# The Henry's law constant for methylamine (#CH_3NH_2#) is 36M/bar. What is the equilibrium vapor pressure of methylamine over a solution that is 2.23 mM #CH_3NH_2#?

##### 1 Answer

I think the units are off on the Henry's law constant. Shouldn't it be

Henry's law is best applied for the solute in a dilute solution. Normally it's written like this, in its mol fraction form:

#P_j = chi_j^l k_(H,j)# where:

#P_j# is the vapor pressure of solute#j# in solution.#chi_j^l# is the mole fraction of#j# in solution (in the liquid phase).#k_(H,j)# is the Henry's law constant, and it is equal to#P_j^"*"# , the vapor pressure of pure solute#j# , when one extrapolates data to the limit of infinite dilution (i.e.#lim_(chi_j^l -> 0) k_(H,j) = P_j^"*"# ).

The equilibrium vapor pressure of methylamine over the solution would be, then,

In a dilute solution, we can assume that

*Probably the most important assumption is that at such high dilution, we can actually use concentration instead of mol fraction if we wanted to, as long as we have a Henry's law constant in units of pressure over concentration.*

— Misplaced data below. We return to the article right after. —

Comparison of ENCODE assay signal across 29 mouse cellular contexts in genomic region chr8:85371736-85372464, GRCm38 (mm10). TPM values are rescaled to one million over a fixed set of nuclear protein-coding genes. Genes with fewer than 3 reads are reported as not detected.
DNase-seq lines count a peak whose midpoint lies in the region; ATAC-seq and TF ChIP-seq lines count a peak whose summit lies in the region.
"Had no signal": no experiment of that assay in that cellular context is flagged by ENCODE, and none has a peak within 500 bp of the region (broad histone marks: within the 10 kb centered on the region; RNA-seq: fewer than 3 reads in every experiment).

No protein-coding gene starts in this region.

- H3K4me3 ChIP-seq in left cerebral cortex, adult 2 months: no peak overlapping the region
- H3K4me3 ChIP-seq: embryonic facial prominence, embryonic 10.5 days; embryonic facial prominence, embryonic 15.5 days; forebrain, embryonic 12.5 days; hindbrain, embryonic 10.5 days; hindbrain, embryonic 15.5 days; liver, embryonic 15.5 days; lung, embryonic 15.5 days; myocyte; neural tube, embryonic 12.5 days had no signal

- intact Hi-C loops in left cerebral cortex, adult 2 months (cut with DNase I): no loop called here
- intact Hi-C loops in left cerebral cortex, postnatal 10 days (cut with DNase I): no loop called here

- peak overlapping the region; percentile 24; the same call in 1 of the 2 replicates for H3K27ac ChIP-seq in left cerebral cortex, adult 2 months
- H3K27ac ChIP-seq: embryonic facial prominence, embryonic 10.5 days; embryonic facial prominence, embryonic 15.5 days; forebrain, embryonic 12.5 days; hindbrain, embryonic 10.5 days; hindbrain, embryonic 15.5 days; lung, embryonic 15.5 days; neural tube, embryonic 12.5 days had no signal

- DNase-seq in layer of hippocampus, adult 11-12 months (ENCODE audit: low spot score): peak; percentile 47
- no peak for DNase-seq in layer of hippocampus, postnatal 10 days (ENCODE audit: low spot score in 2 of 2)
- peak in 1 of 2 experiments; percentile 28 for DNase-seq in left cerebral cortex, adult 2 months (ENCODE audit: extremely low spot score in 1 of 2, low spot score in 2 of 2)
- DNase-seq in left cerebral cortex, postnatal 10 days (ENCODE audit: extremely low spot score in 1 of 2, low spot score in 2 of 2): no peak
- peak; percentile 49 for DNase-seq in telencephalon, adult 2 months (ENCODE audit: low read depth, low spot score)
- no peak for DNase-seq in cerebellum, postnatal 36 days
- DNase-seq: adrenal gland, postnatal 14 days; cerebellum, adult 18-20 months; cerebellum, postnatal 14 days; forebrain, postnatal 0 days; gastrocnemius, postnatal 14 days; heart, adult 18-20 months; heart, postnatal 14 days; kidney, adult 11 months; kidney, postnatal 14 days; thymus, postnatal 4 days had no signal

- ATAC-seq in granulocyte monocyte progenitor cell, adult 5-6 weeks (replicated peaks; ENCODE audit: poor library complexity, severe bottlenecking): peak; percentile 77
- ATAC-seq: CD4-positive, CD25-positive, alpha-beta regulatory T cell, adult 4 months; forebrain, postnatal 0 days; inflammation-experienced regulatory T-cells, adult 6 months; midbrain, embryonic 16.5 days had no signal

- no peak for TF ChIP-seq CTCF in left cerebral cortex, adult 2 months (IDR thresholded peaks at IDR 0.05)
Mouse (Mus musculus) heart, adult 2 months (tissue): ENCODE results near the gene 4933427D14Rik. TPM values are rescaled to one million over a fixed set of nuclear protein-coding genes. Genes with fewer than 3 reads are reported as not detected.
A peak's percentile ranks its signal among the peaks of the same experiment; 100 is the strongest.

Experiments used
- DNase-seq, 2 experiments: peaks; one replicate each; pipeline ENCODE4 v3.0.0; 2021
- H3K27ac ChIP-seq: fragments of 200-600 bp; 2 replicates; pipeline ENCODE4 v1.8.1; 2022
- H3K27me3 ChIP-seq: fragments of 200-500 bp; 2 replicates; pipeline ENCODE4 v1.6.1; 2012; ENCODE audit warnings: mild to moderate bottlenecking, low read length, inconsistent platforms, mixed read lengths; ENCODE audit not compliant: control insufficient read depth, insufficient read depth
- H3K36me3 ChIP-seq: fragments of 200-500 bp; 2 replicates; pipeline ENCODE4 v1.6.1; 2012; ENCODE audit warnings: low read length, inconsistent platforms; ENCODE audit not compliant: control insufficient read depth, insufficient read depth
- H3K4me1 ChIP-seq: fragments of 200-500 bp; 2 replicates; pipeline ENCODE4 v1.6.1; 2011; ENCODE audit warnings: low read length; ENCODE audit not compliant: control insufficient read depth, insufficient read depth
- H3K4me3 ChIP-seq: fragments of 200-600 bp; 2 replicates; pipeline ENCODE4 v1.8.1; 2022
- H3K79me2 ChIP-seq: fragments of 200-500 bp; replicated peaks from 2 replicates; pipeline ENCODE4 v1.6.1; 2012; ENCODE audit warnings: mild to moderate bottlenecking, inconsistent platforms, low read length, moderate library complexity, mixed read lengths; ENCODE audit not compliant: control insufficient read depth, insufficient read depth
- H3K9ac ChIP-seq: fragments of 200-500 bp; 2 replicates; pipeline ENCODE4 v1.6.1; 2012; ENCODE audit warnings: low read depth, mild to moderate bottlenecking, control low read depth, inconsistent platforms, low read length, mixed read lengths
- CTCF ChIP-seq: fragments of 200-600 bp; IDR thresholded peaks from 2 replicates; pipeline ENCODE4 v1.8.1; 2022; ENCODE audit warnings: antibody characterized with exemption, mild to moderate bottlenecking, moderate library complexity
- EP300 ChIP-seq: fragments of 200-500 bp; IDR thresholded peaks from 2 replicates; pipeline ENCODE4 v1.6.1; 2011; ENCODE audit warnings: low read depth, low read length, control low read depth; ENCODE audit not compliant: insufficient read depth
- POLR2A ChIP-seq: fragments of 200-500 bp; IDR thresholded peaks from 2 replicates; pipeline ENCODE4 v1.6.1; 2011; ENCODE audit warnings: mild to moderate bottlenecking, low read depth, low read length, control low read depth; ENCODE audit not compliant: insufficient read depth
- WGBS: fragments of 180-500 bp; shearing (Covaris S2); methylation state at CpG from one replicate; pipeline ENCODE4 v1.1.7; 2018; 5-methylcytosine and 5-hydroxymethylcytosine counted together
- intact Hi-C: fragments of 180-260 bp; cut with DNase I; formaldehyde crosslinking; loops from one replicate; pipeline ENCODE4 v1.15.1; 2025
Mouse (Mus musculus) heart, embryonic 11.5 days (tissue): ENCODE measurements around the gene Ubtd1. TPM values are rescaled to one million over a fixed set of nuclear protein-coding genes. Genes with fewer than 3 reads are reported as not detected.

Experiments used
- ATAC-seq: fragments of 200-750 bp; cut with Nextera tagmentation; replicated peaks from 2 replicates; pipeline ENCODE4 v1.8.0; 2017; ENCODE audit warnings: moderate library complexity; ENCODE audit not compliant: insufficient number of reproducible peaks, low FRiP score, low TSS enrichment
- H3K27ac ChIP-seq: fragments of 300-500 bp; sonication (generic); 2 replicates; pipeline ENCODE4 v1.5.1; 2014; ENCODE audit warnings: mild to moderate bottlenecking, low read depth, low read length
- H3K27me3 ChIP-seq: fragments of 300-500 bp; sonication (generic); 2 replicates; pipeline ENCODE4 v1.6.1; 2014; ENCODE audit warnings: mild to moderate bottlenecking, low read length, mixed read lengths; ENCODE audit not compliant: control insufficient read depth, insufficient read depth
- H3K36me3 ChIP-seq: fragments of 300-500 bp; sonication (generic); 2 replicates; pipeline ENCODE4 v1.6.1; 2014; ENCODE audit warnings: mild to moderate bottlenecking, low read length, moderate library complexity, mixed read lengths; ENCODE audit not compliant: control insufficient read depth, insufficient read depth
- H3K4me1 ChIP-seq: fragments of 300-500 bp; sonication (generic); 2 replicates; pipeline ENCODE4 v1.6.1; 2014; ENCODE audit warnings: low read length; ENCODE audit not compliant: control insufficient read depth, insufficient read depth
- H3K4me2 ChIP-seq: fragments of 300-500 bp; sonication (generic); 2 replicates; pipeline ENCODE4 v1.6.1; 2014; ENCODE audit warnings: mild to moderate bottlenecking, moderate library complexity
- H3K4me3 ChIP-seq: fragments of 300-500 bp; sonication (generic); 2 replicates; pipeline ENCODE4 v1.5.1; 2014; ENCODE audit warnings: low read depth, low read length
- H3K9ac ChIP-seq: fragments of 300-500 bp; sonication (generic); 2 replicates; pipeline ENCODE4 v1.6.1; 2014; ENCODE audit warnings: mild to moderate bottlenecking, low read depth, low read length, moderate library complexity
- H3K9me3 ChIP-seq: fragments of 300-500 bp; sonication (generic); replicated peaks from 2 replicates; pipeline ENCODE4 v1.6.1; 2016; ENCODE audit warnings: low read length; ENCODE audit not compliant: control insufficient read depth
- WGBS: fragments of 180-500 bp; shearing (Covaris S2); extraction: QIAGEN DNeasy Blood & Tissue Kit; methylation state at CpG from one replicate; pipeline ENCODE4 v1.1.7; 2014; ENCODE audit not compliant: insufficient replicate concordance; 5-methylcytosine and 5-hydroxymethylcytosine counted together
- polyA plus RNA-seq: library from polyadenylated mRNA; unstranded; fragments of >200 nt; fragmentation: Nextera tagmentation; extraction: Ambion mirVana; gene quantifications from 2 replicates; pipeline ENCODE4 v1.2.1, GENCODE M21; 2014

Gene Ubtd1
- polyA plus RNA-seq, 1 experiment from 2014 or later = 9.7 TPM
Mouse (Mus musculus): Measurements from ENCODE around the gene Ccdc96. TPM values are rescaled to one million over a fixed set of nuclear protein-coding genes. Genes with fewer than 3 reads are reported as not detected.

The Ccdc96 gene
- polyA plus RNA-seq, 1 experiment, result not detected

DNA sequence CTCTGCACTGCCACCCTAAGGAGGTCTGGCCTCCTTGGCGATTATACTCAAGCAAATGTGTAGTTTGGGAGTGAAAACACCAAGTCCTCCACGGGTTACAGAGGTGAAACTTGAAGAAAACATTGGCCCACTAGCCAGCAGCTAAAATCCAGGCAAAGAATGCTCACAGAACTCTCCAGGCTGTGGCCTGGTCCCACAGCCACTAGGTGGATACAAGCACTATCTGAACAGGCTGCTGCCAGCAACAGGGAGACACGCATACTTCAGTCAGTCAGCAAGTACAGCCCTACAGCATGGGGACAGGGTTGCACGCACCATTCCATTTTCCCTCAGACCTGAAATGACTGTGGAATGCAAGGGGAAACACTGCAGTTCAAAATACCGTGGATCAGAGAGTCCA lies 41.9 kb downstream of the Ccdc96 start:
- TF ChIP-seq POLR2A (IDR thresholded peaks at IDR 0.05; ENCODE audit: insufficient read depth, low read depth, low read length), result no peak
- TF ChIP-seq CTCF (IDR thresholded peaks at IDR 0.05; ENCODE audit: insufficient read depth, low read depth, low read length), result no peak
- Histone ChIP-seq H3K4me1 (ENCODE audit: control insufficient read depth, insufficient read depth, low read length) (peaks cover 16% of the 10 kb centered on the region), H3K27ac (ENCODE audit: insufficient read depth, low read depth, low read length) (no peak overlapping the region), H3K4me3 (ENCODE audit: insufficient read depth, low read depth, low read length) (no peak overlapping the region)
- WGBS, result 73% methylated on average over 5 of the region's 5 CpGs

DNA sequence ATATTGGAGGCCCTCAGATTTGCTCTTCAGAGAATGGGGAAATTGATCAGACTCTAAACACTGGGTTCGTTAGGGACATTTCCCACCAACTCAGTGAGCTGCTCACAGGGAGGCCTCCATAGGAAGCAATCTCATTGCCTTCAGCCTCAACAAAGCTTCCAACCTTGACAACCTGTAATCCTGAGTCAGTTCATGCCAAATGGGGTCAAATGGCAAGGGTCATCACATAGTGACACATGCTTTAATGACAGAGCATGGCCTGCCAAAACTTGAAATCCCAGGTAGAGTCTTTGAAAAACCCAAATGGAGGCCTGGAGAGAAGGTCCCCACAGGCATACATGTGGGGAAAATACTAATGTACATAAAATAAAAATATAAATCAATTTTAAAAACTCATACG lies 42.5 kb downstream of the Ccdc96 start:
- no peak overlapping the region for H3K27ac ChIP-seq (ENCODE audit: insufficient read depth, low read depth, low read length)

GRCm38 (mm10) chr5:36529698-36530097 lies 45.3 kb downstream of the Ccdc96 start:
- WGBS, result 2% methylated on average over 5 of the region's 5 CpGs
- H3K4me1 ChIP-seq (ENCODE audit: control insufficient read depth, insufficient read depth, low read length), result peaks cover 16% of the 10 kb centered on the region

Therefore, the vapor pressure of methylamine above the solution is:

#color(blue)(P_"MA") = chi_"MA"^l k_(H,"MA") ~~ ["MA"]k_(H,"MA")#

#= (2.23xx10^(-3) "M")("36 bar/M")#

#=# #color(blue)("0.08028 bar")#

which makes sense because the concentration is so small.

When the concentration is small, it means there is little of it available in the solution in the first place, so when it vaporizes, little of it is present in the vapor phase. So, the vapor pressure should be small.